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The Dynamic Pivot Mechanism

We consider truthful implementation of the socially efficient allocation in an independent private-value environment in which agents receive private information over time. We propose a suitable generalization of the pivot mechanism, based on the marginal contribution of each agent. In the dynamic pivot mechanism, the ex-post incentive and ex-post participation constraints are satisfied for all agents after all histories. In an environment with diverse preferences it is the unique mechanism satisfying ex-post incentive, ex-post participation and efficient exit conditions. We develop the dynamic pivot mechanism in detail for a repeated auction of a single object in which each bidder learns over time her true valuation of the object. We show that the dynamic pivot mechanism is equivalent to a modified second price auction.

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File URL: http://cowles.econ.yale.edu/P/cd/d16b/d1672.pdf
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Paper provided by Cowles Foundation for Research in Economics, Yale University in its series Cowles Foundation Discussion Papers with number 1672.

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Length: 28 pages
Date of creation: Aug 2008
Date of revision:
Handle: RePEc:cwl:cwldpp:1672
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Web page: http://cowles.econ.yale.edu/

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Order Information: Postal: Cowles Foundation, Yale University, Box 208281, New Haven, CT 06520-8281 USA

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  1. Robert J. Dolan, 1978. "Incentive Mechanisms for Priority Queuing Problems," Bell Journal of Economics, The RAND Corporation, vol. 9(2), pages 421-436, Autumn.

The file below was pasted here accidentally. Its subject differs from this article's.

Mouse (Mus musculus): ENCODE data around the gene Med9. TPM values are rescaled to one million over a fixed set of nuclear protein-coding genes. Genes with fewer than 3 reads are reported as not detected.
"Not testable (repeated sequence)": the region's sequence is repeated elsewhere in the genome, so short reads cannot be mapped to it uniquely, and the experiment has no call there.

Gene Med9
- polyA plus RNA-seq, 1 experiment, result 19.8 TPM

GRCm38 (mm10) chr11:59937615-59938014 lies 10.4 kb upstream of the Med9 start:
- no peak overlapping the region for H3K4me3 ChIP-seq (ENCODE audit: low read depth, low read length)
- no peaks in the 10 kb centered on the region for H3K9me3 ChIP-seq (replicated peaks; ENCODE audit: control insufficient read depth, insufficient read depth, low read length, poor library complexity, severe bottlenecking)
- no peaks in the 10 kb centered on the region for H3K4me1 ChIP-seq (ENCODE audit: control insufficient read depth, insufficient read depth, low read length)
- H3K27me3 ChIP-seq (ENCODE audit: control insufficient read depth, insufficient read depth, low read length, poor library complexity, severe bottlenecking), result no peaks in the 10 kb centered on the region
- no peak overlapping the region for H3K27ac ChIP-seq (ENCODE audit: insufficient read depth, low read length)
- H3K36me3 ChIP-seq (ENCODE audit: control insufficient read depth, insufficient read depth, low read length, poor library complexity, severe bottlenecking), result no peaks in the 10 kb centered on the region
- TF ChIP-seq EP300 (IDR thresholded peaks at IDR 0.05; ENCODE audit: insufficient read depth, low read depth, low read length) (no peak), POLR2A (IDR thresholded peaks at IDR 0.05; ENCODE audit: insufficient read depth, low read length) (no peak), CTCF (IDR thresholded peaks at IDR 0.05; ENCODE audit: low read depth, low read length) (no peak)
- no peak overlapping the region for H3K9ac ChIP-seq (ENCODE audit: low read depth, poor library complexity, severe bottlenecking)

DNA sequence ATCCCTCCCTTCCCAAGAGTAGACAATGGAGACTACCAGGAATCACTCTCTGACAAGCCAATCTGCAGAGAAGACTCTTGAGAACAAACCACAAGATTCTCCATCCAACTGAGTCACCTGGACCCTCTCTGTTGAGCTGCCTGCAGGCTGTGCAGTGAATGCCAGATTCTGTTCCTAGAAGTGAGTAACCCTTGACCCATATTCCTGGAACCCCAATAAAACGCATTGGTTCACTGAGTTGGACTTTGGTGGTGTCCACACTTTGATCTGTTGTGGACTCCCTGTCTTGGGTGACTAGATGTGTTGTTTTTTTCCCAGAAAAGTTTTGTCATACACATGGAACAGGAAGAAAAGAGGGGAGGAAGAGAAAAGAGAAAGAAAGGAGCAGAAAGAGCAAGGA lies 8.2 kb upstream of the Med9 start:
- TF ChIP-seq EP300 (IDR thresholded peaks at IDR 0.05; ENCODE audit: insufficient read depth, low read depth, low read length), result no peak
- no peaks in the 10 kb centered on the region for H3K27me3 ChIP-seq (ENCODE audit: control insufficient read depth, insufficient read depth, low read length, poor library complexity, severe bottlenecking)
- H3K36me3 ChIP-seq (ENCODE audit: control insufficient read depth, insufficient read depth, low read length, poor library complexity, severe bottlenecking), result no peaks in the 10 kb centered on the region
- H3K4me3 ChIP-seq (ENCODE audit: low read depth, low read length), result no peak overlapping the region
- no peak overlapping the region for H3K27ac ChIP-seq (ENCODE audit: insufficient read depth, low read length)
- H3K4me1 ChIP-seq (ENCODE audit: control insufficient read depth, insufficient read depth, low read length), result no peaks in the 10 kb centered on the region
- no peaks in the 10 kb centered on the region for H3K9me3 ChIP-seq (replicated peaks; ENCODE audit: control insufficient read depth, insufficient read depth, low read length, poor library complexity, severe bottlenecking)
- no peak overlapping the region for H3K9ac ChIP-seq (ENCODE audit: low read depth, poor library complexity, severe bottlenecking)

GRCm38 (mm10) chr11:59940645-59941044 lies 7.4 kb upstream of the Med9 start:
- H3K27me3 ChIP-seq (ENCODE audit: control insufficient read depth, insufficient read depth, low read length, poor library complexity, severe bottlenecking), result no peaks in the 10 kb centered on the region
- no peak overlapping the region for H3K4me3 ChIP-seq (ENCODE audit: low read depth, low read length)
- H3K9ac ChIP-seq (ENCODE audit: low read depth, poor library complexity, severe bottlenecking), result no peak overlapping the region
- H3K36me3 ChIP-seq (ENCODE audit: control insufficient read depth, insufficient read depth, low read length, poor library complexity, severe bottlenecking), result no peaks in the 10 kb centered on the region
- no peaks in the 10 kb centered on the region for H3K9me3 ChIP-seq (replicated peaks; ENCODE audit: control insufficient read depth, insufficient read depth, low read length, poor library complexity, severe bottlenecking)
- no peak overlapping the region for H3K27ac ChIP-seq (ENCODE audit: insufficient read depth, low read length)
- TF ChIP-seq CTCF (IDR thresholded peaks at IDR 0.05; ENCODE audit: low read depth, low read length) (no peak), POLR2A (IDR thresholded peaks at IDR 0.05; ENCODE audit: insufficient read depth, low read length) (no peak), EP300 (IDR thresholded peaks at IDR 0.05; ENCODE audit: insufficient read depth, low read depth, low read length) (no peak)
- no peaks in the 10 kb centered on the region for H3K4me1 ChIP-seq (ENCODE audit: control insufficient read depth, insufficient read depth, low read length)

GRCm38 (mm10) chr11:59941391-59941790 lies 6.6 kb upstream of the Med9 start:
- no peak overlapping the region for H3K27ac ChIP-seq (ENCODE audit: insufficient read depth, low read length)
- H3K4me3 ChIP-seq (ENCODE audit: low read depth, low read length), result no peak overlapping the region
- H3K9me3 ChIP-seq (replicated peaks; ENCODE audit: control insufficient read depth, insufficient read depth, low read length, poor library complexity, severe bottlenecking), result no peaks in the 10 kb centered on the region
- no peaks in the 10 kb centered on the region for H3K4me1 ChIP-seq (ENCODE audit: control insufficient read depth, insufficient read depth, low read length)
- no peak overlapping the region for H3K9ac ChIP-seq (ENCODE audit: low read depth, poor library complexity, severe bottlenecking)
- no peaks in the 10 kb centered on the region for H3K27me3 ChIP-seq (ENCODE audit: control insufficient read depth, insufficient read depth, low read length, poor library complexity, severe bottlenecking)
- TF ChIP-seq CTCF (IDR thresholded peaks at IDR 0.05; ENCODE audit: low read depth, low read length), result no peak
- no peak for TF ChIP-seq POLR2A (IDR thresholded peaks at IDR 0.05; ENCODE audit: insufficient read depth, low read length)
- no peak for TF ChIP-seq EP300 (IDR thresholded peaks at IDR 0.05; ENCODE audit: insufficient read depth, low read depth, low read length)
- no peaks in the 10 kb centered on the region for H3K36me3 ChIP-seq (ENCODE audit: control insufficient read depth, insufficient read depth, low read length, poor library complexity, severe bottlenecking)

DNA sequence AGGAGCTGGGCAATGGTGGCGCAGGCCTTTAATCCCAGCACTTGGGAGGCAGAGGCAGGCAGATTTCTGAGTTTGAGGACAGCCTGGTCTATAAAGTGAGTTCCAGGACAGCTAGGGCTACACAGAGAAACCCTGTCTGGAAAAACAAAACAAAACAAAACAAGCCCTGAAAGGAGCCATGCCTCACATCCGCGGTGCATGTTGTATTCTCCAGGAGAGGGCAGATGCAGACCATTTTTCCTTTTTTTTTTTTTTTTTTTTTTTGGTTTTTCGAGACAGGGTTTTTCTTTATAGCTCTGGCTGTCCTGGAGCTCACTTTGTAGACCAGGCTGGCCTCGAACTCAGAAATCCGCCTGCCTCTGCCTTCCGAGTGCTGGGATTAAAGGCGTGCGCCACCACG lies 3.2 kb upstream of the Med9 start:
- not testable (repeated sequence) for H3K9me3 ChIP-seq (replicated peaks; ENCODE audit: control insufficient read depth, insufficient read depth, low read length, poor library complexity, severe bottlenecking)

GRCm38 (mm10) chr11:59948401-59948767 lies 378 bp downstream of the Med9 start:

2. Marco Battaglini, 2005. "Long-Term Contracting with Markovian Consumers," American Economic Review, American Economic Association, vol. 95(3), pages 637-658, June.
  3. Baron, David P. & Besanko, David, 1984. "Regulation and information in a continuing relationship," Information Economics and Policy, Elsevier, vol. 1(3), pages 267-302.
  4. Moulin, H., 1986. "Characterizations of the pivotal mechanism," Journal of Public Economics, Elsevier, vol. 31(1), pages 53-78, October.
  5. Dirk Bergemann & Juuso Valimaki, 1998. "Dynamic Common Agency," Discussion Papers 1259, Northwestern University, Center for Mathematical Studies in Economics and Management Science.
  6. Benjamin Edelman & Michael Ostrovsky & Michael Schwarz, 2005. "Internet Advertising and the Generalized Second Price Auction: Selling Billions of Dollars Worth of Keywords," NBER Working Papers 11765, National Bureau of Economic Research, Inc.
  7. Courty, Pascal & Li, Hao, 2000. "Sequential Screening," Review of Economic Studies, Wiley Blackwell, vol. 67(4), pages 697-717, October.
  8. Green, Jerry & Laffont, Jean-Jacques, 1977. "Characterization of Satisfactory Mechanisms for the Revelation of Preferences for Public Goods," Econometrica, Econometric Society, vol. 45(2), pages 427-38, March.
  9. d'Aspremont, Claude & Gerard-Varet, Louis-Andre, 1979. "Incentives and incomplete information," Journal of Public Economics, Elsevier, vol. 11(1), pages 25-45, February.
  10. Freixas, Xavier & Guesnerie, Roger & Tirole, Jean, 1985. "Planning under Incomplete Information and the Ratchet Effect," Review of Economic Studies, Wiley Blackwell, vol. 52(2), pages 173-91, April.
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